Chef Richard Ekkebus standing in the kitchen of Amber at The Landmark Mandarin Oriental, Hong Kong

The future of sustainable gastronomy


Culinary director at The Landmark Mandarin Oriental, Hong Kong Richard Ekkebus gives us the inside track on how to win a Green Michelin Star and challenge conventional ideas about luxury.

Chef Richard Ekkebus has been leading the charge at Amber, The Landmark Mandarin Oriental, Hong Kong’s two-Michelin-starred French restaurant, for more than 18 years. In that time, he’s transformed the approach of both the restaurant and the hotel in terms of cuisine and sustainability, challenging perceptions and practices to create a dining experience that has kept Amber on Michelin’s leaderboard for the last 14 years. In 2022, it was awarded a Green Michelin star, and is one of just two Hong Kong restaurants to currently hold the accolade. We spoke to Richard about his journey within sustainable gastronomy, plus his top spots for green eating around the world.

The Landmark Mandarin Oriental, Hong Kong has always been ahead of the curve in its eco-credentials. We were a pioneer in eliminating single-use plastics, and now every hotel in the group has adopted the policy. Our rooms were some of the first to contain bottled water that’s been filtered in-house, and now every hotel has a bottling plant in conjunction with Nordaq’s patented water filters. In the last two years, we’ve used only cage-free eggs, we use meat and poultry that are free of growth hormones and antibiotics, and generally try to source the most pristine products possible, which is really the ultimate luxury, to me.

When I arrived in Hong Kong, I was surprised that there was no segregation of waste whatsoever, so that’s where I started with Amber. Today, we separate all our waste, recycle where possible, and work with a waste oil recycling company to transform cooking oil into renewable energy, which is then used for fuelling boats in Hong Kong’s waters. We’ve looked at the perceived opulence and abundance of seafood in Hong Kong, too. There’s an ideology that the rarer or more expensive, the better. We wanted to challenge that mindset, so we created a policy for sustainable seafood, such as banning shark fin from our menus, which we were the first international hotel group to do. Now, no international hotel in Hong Kong serves it.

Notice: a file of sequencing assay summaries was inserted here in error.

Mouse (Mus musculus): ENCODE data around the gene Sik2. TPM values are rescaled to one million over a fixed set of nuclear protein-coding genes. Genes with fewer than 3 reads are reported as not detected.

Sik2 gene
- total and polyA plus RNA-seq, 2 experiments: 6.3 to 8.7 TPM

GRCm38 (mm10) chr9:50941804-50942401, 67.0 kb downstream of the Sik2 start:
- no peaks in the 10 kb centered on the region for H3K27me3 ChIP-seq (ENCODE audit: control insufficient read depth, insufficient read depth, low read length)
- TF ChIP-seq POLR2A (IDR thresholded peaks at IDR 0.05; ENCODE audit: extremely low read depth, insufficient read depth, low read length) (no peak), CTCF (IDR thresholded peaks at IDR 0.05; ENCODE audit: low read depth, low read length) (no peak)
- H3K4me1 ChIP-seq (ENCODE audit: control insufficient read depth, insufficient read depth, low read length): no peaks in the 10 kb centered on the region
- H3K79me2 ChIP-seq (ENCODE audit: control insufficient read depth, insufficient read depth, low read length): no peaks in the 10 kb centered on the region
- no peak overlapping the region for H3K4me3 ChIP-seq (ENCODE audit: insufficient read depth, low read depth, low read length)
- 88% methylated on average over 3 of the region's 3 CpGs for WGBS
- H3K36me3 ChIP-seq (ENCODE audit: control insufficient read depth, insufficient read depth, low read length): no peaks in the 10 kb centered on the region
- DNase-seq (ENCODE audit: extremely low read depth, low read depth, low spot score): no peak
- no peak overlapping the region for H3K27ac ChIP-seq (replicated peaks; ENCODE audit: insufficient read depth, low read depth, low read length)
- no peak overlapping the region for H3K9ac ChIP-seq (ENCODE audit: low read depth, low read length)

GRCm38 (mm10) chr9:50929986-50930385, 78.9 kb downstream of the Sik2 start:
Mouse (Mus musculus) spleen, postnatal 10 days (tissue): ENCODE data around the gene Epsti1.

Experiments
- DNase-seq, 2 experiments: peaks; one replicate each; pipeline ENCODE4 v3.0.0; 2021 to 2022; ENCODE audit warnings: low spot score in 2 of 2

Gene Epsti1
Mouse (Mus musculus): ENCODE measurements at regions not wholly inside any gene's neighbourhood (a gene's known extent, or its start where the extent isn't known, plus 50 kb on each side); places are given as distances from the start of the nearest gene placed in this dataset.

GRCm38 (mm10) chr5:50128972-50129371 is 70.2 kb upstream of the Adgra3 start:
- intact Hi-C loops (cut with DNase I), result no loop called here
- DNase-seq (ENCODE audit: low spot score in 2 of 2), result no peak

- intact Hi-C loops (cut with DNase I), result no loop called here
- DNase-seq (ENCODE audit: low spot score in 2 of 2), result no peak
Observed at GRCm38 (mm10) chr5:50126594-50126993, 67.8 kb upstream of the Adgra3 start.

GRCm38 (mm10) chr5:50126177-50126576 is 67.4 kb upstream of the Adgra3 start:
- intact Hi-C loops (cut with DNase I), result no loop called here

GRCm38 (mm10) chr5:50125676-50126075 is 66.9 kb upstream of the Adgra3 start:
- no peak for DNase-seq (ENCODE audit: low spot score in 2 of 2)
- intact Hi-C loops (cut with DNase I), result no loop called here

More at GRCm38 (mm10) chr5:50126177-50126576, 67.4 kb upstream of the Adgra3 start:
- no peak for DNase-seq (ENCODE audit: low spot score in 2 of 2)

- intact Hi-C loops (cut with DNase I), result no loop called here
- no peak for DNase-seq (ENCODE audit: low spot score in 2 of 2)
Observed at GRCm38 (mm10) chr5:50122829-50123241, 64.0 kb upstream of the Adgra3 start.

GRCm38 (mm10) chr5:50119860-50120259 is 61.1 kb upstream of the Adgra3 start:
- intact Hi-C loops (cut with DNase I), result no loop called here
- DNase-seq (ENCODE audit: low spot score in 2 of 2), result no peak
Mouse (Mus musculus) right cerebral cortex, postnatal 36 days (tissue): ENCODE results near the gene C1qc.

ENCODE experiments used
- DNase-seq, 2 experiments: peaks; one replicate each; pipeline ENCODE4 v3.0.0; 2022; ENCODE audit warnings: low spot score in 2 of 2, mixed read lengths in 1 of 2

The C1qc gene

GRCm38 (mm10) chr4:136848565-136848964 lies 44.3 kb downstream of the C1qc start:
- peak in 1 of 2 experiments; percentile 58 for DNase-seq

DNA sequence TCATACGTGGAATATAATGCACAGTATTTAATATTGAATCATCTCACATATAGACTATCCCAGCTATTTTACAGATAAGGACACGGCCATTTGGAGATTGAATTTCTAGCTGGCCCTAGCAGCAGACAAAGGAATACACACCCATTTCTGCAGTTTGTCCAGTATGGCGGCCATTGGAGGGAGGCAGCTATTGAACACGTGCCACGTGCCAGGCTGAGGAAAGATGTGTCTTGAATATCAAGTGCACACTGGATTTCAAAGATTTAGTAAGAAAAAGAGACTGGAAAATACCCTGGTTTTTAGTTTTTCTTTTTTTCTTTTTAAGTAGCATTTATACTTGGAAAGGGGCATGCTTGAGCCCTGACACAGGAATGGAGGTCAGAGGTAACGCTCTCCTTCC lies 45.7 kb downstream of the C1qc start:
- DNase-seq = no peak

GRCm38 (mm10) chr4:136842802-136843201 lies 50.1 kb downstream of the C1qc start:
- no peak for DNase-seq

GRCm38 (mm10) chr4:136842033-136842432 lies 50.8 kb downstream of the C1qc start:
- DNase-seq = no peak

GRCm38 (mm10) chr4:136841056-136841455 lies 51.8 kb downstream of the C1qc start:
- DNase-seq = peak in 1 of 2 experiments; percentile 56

You’d think that in a city where a significant part of the population is Buddhist and therefore plant-based, that vegetarian diets would be an easy sell, but Hong Kong is one of the heaviest consumers of animal proteins on the planet. It’s also one of the top consumers of Brazilian beef, and we are in the top three in terms of seafood consumption. It was always my motto that if there was a place to start, Hong Kong would be it.

Critics might not expect a restaurant that centres on indulgence to make such a strong statement on sustainability, but I believe that change comes from above. So, if we show that it’s possible, there’s no excuse for others to avoid it. We aren’t a vegetarian restaurant and we’re not trying to be, but we do want to raise awareness that fewer animal products are better, and plant-based dishes are incredibly delicious. If you compare the plant kingdom with the animal, there are endless options in colour, texture and shape. Many of us have become institutionalised to believe that one third of our meal must be potato, the other meat and the other a green vegetable, so I think it’s an exciting opportunity for a chef to work with such diversity in the plant kingdom.

Top tables: Richard’s favourite eco-friendly restaurants